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For example, consider Amazon Hub Lockers, order pick-up boxes usually located in 3rd party retail venues such as drug/convenience stores, etc. Amazon benefits by reducing last mile delivery costs and expanding its customer base beyond those already having safe delivery locations, all without paying for dedicated locker space. The retail venues benefit from the incremental sales accompanying increased foot traffic. Depending on the relative value of these benefits, competing options available to the parties, etc. it seems reasonable that the net cash exchange could go in either direction.

This same scenario exists (at least hypothetically) for music licensing. A well-known artist knows that a film, Youtube video, etc. will benefit from use of her song, and she doesn't benefit much from the incremental exposure (or might even be hurt by overexposure). So, she can demand a significant fee for the song's use. On the other hand, a relatively unknown artist might rationally pay a film's producers to include her song due to the much needed exposure provided.

The transfer of ownership of large goods like boats also falls into this category. The owner of a desirable boat will be paid by the new owner. However, the owner of a large, unsalvageable boat likely will have to pay someone to take title due to the cost of disposal.

Labor rates for internships can be positive or negative. It's unheard of for tech companies to have unpaid software interns, but I understand it common for internships at talent agencies, PR firms, etc. to be unpaid. I've read that high school kids from wealthy families sometimes pay for the right to go to a 3rd world country and perform "volunteer" work for a couple weeks as a way to pad college applications. The variance in these labor rates is due to the difference in the benefit to the laborer vs. the value provided by the labor coupled with the relative supply/demand of laborers/jobs in each category.

Is there a name for goods/services/rights for which prices might reasonably be paid in either direction? A macroeconomic example might be interest rates, but I'm happy to limit the scope to microeconomics.

Is it relevant that the examples I've cited all are composites of individual goods/services, none of which having prices likely to vary in direction? The deal between Amazon and a retailer involves two services: (1) the retailer leasing space to Amazon for a locker and (2) Amazon providing the retailer with a stream of incremental foot traffic. It is only that the values of these two components can vary relative to each other that results in a composite price with varying net cash direction.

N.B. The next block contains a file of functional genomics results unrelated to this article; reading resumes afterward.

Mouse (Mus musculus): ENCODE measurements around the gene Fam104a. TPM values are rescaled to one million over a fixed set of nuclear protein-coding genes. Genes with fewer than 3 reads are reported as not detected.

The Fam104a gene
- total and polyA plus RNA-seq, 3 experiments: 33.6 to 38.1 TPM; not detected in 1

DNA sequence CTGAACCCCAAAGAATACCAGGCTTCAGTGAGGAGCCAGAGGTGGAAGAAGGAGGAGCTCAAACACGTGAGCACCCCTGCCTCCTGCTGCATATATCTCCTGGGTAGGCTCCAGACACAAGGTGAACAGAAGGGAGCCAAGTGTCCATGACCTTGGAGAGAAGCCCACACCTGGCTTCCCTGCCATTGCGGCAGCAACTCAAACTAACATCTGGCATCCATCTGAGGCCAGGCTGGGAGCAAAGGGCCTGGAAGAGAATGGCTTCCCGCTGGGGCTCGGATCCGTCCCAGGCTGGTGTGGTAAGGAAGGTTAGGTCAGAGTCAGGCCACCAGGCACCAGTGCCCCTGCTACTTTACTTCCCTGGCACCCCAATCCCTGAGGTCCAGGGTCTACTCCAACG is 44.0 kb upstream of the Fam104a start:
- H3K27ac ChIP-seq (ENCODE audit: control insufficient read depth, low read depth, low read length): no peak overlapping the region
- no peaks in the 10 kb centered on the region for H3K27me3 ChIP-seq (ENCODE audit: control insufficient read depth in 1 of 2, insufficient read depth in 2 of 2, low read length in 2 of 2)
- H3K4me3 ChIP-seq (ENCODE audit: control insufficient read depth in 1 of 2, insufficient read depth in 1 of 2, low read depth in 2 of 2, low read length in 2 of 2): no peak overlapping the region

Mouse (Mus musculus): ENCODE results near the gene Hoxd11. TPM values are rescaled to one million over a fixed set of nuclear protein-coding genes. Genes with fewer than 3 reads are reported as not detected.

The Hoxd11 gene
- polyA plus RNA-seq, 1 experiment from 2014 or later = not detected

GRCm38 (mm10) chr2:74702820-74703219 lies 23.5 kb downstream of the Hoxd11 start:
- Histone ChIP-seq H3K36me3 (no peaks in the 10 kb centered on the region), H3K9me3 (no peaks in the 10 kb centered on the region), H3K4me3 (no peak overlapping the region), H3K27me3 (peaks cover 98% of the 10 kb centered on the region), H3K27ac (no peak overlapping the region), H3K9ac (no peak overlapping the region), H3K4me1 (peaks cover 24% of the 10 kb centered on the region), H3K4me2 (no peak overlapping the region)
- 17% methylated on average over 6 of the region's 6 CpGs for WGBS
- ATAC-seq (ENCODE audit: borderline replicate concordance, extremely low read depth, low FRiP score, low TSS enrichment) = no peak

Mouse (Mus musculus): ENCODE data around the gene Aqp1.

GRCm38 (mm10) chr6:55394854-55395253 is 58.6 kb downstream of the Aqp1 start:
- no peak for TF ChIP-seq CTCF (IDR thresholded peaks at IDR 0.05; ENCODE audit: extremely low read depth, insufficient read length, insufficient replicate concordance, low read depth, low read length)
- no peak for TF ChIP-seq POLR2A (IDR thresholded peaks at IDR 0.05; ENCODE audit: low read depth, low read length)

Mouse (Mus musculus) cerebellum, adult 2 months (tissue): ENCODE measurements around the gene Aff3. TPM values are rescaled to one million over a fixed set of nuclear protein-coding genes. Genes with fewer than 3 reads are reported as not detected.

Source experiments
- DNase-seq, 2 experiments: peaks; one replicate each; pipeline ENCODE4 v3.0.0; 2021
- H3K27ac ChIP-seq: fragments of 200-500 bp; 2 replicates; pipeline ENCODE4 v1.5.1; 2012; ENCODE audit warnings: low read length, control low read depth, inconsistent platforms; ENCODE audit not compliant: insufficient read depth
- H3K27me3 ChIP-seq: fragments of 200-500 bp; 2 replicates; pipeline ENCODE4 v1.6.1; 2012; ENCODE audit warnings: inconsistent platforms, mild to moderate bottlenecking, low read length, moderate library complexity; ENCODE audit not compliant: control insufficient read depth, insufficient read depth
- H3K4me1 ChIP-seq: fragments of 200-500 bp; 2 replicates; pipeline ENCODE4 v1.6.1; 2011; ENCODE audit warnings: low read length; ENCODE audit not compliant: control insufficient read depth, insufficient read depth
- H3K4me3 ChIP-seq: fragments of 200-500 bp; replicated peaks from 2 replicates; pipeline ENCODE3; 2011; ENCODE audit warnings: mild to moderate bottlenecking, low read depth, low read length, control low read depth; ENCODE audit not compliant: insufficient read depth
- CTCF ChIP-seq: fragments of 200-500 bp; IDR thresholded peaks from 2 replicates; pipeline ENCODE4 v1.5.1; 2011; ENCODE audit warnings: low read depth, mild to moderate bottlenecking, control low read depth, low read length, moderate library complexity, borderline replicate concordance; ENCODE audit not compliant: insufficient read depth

It also strikes me that all transactions might theoretically have this property, although with varying likelihoods. For example, every item in my home either has value if sold on eBay/Craigslist or is worth so little that I would have to pay the trash hauler to take it away. Perhaps the term I am seeking expresses a matter of degree vs. kind?

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  • $\begingroup$ I would frame the question differently - How do people decide who should pay whom under various social customs and conditions? There is no concept of negative price since either there is no price for the transaction or there is a decision as to who should pay whom for what under the terms of interaction. There are interactions which cause spill-over benefits or harms to third parties. These are called positive or negative externalities. $\endgroup$ – SystemTheory Jan 30 at 19:55
  • $\begingroup$ I don’t know if there is a special name for such goods, although I don’t think so as that can happen to any good when the supply and demand intersect at a point where price is negative and for seller there is no option to discard the good and storage is costly. However, note a lot of things that you describe in your post are not negative prices. Artist paying for exposure is not negative price it’s a positive price on the service of providing exposure. $\endgroup$ – 1muflon1 Jan 30 at 22:05
  • $\begingroup$ Regarding "negative prices", I probably should have chosen different words to describe the difference between A paying B and B paying A. "Direction of payment"? $\endgroup$ – ShabbyDoo Jan 31 at 2:55
  • $\begingroup$ @SystemTheory I hadn't meant to include the concept of social customs, although these likely influence what is perceived as a "fair" price. For each of my examples, I imagined a hypothetical resource allocation auction in which the direction of prices could flip. I know about the concept of externalities, but I don't think they're relevant to term/name I'm seeking (although one could come up with a bunch for each of the examples I gave). $\endgroup$ – ShabbyDoo Jan 31 at 3:03
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    $\begingroup$ To clarify what I'm seeking, I'm most interested in a way to describe situations like the Amazon Hub Locker one. Imagine that Amazon divided up the country into neighborhood-sized sections and held an auction where entities could bid on the exclusive right and obligation to house a locker. In some areas with several competing drug stores, etc, one can imagine that the resulting price would require the winner to pay Amazon. However, in other sections with few businesses that would benefit from the foot traffic, the likely result would be Amazon paying. $\endgroup$ – ShabbyDoo Jan 31 at 3:09

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